Terrorism. Climate change. Refugee crises. Collapsing economies. Health epidemics. Today’s pressing global challenges are not isolated problems. They are interconnected in more ways than you might think.
“Understanding the connections is critical,” says Carmen Iezzi Mezzera, executive director of the Association of Professional Schools of International Affairs (APSIA). “As global problems become more apparent, so does the need for people to understand them and to see the connections.” Master’s degree programs in international affairs prepare students for careers that demand not only expertise, but also flexibility, the ability to understand diverse perspectives, and the ability to perceive the links among different issues. In addition to having proficiency in areas such as economics, statistics, or languages, international affairs graduates are equipped to analyze a problem, write and speak effectively among groups from diverse cultures, and identify crucial connections.
International affairs graduates pursue a wide range of career paths, from global finance to international conflict resolution and more. Increasing numbers of young professionals are entering the field of economic development, working in roles such as development monitoring and evaluation. Another expanding field is political risk, where graduates work for banks, travel companies, investment firms, and other businesses. Companies looking to evaluate risk in potential new areas of business often seek international finance expertise and strong regional familiarity.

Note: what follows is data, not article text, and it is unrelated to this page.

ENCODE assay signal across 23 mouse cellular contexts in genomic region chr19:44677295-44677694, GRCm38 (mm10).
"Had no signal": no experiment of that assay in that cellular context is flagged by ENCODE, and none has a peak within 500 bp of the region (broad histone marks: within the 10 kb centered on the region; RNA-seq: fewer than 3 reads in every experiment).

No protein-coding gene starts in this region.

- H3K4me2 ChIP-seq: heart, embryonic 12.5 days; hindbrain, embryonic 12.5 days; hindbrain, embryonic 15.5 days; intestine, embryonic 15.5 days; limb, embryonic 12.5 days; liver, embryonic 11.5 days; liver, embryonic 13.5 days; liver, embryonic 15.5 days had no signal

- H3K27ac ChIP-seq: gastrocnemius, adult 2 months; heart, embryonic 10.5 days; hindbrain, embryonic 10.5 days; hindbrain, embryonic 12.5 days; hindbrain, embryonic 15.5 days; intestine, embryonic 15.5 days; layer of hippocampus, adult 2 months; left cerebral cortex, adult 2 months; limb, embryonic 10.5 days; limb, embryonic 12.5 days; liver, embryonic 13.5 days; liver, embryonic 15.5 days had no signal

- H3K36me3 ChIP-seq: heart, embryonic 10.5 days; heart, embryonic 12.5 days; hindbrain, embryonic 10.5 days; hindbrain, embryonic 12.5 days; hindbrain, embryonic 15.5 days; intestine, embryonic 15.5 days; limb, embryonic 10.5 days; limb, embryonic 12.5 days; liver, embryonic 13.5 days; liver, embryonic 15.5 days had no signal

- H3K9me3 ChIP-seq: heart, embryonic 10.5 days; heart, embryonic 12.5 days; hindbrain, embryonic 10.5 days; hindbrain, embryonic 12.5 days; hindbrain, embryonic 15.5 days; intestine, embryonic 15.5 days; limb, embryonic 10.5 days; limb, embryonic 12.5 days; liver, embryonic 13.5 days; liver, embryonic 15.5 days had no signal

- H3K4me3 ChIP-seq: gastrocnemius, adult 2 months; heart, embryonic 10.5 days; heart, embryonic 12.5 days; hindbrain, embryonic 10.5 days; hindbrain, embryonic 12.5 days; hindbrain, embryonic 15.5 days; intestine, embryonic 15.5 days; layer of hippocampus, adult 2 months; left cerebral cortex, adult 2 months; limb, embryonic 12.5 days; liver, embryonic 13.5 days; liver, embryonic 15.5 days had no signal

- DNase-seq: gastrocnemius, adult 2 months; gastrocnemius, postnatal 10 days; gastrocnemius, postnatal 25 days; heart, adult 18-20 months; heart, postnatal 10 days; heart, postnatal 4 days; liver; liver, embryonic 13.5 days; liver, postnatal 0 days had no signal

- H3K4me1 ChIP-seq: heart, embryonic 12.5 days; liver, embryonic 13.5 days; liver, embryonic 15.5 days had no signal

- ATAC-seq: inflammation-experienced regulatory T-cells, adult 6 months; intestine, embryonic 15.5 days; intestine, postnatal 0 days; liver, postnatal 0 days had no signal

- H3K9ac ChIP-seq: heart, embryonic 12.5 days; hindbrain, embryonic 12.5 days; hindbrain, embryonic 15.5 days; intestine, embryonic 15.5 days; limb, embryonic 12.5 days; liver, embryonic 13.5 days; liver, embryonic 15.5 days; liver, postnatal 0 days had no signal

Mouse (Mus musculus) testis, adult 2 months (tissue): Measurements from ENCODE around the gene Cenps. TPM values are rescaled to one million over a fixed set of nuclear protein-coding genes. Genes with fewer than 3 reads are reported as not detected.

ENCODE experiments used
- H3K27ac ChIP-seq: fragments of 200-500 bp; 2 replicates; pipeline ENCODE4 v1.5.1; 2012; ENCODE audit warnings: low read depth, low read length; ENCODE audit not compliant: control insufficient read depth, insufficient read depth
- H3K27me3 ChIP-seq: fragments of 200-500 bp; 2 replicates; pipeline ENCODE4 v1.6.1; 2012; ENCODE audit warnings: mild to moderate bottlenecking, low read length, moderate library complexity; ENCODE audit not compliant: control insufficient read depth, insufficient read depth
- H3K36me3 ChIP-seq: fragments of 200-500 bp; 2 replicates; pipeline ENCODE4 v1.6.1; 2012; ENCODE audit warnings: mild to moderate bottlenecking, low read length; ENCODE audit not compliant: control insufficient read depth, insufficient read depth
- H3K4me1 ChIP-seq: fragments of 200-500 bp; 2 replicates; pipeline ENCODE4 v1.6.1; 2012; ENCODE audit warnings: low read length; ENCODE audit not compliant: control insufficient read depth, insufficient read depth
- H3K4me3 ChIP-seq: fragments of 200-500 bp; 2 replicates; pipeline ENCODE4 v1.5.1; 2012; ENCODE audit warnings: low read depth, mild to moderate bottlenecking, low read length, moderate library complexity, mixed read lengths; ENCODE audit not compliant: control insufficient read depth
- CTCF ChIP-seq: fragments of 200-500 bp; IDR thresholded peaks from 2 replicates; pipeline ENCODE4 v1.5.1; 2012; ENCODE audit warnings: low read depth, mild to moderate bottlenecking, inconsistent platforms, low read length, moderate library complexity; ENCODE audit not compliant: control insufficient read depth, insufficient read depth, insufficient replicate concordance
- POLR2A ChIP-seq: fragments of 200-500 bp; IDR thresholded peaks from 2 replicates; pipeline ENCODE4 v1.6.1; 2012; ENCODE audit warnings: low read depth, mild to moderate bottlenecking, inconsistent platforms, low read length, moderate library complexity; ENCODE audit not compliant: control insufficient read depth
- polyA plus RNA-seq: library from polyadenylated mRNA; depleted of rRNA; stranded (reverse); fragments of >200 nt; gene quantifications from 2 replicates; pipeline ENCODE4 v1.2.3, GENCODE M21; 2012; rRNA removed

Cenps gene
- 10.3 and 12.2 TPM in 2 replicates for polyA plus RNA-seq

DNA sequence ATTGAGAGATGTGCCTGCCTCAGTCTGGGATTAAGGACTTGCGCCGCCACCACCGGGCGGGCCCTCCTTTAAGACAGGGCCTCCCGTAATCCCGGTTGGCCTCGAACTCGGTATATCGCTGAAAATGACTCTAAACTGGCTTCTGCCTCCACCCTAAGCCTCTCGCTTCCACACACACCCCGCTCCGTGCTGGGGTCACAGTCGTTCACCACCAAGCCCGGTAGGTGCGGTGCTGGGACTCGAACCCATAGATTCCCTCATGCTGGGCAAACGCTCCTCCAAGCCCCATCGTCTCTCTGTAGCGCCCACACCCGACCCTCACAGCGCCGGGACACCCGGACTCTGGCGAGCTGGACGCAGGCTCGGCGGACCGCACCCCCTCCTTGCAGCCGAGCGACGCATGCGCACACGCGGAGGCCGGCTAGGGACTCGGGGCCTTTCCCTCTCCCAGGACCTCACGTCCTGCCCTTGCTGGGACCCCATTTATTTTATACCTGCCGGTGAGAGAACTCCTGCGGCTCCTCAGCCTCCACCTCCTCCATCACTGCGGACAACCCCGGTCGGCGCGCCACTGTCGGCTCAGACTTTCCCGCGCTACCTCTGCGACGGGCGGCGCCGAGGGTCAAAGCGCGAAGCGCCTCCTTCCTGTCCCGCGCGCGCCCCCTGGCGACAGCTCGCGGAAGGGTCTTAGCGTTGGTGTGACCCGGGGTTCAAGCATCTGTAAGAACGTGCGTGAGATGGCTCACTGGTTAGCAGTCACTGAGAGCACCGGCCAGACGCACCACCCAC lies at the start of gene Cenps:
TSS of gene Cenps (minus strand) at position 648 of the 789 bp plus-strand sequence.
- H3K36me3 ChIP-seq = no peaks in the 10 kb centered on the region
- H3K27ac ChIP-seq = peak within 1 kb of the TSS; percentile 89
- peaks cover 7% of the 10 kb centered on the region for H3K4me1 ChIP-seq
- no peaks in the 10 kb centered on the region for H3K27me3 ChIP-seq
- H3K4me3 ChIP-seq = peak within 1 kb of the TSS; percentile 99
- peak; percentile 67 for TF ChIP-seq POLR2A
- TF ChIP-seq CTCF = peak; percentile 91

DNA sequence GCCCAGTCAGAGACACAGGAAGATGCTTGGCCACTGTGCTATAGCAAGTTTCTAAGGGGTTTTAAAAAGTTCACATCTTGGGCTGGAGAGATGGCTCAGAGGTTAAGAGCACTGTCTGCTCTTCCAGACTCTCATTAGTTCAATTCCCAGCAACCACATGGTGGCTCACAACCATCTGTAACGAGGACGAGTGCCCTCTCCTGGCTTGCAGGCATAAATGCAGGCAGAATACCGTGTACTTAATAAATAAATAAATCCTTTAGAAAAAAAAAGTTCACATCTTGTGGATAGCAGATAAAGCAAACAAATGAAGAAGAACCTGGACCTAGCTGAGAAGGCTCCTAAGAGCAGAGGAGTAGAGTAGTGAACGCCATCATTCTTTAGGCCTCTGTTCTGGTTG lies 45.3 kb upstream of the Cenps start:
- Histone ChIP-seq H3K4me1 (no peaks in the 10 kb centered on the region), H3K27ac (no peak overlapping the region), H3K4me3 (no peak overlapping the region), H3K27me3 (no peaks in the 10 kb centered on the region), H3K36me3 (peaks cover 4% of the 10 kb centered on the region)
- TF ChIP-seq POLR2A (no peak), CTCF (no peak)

More than 40 percent of 2015 graduates of APSIA-member schools are working in the private sector. Nearly 30 percent are employed in the public sector, and another 27 percent work for nongovernmental or multilateral organizations.
Photo top of page – NYU School of Professional Studies, MS in Global Affairs program: Students conducting field research for a socioeconomic study of artisan women in the Triqui region of Oaxaca, Mexico
CHECKING OUT SCHOOLS
When exploring prospective programs, Mezzera says it’s important to consider the following:
Is the curriculum flexible or structured? Check out a school’s language, quantitative, and other course requirements, as well as the strict prerequisites for admission. Some schools emphasize individual initiative and outside-the-box thinking.
Find out a school’s range of expectations in terms of applicants’ GPAs and test scores. If you don’t have all the prerequisite courses and skills, what would you need to do to catch up?
COMMUNITY AND LOCATION.
Would you like to study in the United States, Europe, Asia, or elsewhere? How much do you care about spending time in an international affairs hub such as New York or Washington? Visiting a school in person can give you a feel for its campus community.
Do you plan to study full time or part time? How much can you afford to pay? Try to identify schools that could be within your range, with or without financial aid.
Look for programs that would set you up for short-term and long-term success. To help determine your career goals, read the job descriptions for positions that interest you, even if you’re not yet qualified for a particular job.
It’s never too early to start asking yourself basic questions: Why do you want to go to grad school? Why do you want to go now? What do you want to study? Why do you find it exciting? How have your work and volunteer experiences, coursework, life experiences, special projects, and travel experiences helped to prepare you? When you find a school that interests you, ask yourself why this school or program would meet your needs. What will you want to do with the degree?
“Think about your story. Knowing who you are now, what past experiences have shaped you, and where you want to go in the future is vital for finding programs that meet your needs. It also enables you to create a strong, distinctive application,” says Mezzera.